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Stock# 62830
Description

Rare promotional map issued by Doubleday at the time of the publication of Sinclair Lewis's Work of Art.

The map's key locates 17 principle places from Lewis' works of fiction.

The map illustrates the location of Lewis's imaginary State of Winnemac (southern Michigan and northern Ohio). Winnemac is a fictional U.S. state invented by the writer Sinclair Lewis. His novel Babbitt takes place in Zenith, its largest city (population 361,000, according to a sketch-map Lewis made to guide his writing. Winnemac is also a setting for Gideon Planish, Arrowsmith, Elmer Gantry, and Dodsworth.

Lewis created his fictional places after residents of Sauk Centre, Minnesota, were upset with the town's portrayal in Main Street. In one of the essays in "Sinclair Lewis: A Collection of Critical Essays" Mark Schorer describes "the state of Winnemac" as "more typical than any real state in the Union". In "The Last of the Provincials: The American Novel, 1915–1925" noted critic H. L. Mencken sees Winnemac as exemplifying the "standardized chain-store state" of the midwest. In his critical study of Sinclair Lewis, Sheldon Grebstein notes that the "average mid-western state called Winnemac" is an amalgamation of Wisconsin, Minnesota, and Michigan.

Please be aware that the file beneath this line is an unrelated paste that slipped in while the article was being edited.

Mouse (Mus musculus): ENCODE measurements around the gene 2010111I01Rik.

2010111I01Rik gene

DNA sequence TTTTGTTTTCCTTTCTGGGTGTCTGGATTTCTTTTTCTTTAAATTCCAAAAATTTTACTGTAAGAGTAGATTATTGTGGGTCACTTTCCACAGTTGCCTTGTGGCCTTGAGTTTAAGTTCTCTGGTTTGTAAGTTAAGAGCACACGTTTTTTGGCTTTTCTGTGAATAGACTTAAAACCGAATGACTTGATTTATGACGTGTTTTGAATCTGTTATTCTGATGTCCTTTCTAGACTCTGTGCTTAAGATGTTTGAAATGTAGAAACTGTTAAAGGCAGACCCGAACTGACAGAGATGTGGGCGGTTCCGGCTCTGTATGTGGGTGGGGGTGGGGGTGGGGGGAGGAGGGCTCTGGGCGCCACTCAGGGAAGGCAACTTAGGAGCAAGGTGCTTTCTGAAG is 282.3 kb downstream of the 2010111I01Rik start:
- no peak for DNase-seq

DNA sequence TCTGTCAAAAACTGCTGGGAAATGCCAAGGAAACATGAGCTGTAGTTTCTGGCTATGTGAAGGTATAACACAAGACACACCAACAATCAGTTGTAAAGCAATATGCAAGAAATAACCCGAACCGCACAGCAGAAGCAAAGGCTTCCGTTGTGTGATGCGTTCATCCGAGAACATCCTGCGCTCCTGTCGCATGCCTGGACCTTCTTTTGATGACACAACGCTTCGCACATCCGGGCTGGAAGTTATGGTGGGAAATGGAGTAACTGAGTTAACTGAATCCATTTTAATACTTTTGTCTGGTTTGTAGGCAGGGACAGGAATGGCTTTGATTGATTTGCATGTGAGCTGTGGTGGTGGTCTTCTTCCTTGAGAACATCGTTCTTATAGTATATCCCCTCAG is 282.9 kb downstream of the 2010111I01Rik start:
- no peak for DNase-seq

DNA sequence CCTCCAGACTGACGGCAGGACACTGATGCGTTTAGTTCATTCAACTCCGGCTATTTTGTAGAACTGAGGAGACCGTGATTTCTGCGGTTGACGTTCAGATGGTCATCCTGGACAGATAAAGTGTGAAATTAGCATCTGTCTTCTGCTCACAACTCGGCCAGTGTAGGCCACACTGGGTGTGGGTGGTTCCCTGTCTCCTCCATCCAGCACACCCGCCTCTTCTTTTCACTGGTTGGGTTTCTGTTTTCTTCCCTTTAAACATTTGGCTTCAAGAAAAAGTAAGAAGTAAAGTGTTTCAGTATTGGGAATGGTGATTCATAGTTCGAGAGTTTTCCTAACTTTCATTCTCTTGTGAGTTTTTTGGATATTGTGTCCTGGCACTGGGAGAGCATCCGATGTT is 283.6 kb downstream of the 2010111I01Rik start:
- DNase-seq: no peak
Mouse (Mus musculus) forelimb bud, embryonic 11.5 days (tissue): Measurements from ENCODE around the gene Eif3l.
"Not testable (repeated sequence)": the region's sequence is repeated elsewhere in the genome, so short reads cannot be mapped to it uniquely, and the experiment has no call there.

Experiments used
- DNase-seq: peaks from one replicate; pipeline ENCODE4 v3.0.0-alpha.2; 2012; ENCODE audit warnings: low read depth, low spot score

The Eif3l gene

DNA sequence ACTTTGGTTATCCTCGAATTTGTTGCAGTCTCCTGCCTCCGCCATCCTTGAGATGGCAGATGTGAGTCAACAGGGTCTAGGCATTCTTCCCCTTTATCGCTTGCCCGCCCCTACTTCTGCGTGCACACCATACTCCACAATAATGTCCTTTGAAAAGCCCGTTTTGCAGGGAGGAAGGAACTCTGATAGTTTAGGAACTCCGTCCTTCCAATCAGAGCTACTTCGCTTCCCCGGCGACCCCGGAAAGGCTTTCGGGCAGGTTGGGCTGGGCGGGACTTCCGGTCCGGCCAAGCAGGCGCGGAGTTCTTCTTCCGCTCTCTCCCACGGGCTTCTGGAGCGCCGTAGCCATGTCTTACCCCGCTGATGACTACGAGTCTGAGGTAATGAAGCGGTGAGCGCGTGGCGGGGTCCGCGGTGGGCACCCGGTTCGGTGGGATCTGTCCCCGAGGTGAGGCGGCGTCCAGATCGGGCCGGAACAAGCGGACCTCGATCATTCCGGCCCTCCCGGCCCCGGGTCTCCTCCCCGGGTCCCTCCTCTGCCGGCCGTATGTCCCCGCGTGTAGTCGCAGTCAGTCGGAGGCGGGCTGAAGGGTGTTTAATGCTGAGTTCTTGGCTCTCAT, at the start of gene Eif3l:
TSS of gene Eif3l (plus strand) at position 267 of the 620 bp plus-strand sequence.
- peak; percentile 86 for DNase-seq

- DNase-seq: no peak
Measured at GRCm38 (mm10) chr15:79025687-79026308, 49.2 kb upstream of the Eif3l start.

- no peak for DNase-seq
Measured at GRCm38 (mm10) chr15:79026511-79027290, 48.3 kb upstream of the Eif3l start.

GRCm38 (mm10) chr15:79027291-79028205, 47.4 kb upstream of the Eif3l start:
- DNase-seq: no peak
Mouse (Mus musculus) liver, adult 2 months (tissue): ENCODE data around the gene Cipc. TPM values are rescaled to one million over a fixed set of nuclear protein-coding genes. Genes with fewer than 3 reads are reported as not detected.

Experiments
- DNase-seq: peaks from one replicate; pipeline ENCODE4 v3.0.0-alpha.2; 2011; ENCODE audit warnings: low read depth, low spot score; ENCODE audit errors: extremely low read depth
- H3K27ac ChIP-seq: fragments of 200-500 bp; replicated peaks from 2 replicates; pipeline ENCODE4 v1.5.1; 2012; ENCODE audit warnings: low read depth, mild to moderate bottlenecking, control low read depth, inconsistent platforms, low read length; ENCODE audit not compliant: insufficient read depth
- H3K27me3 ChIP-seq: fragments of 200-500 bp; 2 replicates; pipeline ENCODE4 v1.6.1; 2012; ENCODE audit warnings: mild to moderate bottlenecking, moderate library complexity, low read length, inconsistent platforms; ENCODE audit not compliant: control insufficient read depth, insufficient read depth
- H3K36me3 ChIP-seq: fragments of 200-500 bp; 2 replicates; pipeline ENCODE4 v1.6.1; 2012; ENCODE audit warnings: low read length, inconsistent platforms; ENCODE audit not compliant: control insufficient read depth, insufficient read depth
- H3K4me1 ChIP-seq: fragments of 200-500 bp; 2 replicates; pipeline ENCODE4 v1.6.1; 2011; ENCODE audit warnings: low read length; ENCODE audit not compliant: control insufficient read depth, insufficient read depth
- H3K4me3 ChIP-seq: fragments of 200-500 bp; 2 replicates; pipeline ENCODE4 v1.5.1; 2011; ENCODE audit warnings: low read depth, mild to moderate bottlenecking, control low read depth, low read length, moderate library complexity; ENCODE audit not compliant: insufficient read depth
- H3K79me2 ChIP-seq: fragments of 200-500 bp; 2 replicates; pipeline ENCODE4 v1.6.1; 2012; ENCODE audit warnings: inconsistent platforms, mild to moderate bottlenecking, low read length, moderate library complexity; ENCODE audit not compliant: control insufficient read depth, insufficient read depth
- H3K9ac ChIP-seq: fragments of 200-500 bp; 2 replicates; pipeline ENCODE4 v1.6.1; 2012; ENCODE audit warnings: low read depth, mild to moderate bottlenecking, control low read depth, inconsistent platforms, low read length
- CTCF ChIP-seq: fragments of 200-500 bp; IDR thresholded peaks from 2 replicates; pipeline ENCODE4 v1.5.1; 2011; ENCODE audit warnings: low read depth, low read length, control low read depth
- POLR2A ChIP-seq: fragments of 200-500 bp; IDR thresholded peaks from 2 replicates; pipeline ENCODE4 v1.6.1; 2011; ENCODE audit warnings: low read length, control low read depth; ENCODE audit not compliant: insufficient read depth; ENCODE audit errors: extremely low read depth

According to Batchelor, in 1921, Lewis's wife wrote to a friend that Lewis had made "the most astonishingly complete set of maps of Zenith, so that the city, the suburbs, the state" were clear in his mind. John S. Mayfield of Syracuse University discovered the maps in Lewis's Vermont study in 1961. One map was entitled "The State in which is Zenith." Batchelor called it "the most exciting" and said that it was "of greater imaginative importance than the city [because it] provides in a greater way than Zenith the interrelatedness among these works."

In 1934, an earlier commentator, George Annand, had deduced and published a "Map of Sinclair Lewis's United States," but the discovery of Lewis's own map showed significant differences.  

Rarity

While the map is referenced in literature, we were unable to find any other example of the map in OCLC or elsewhere on line.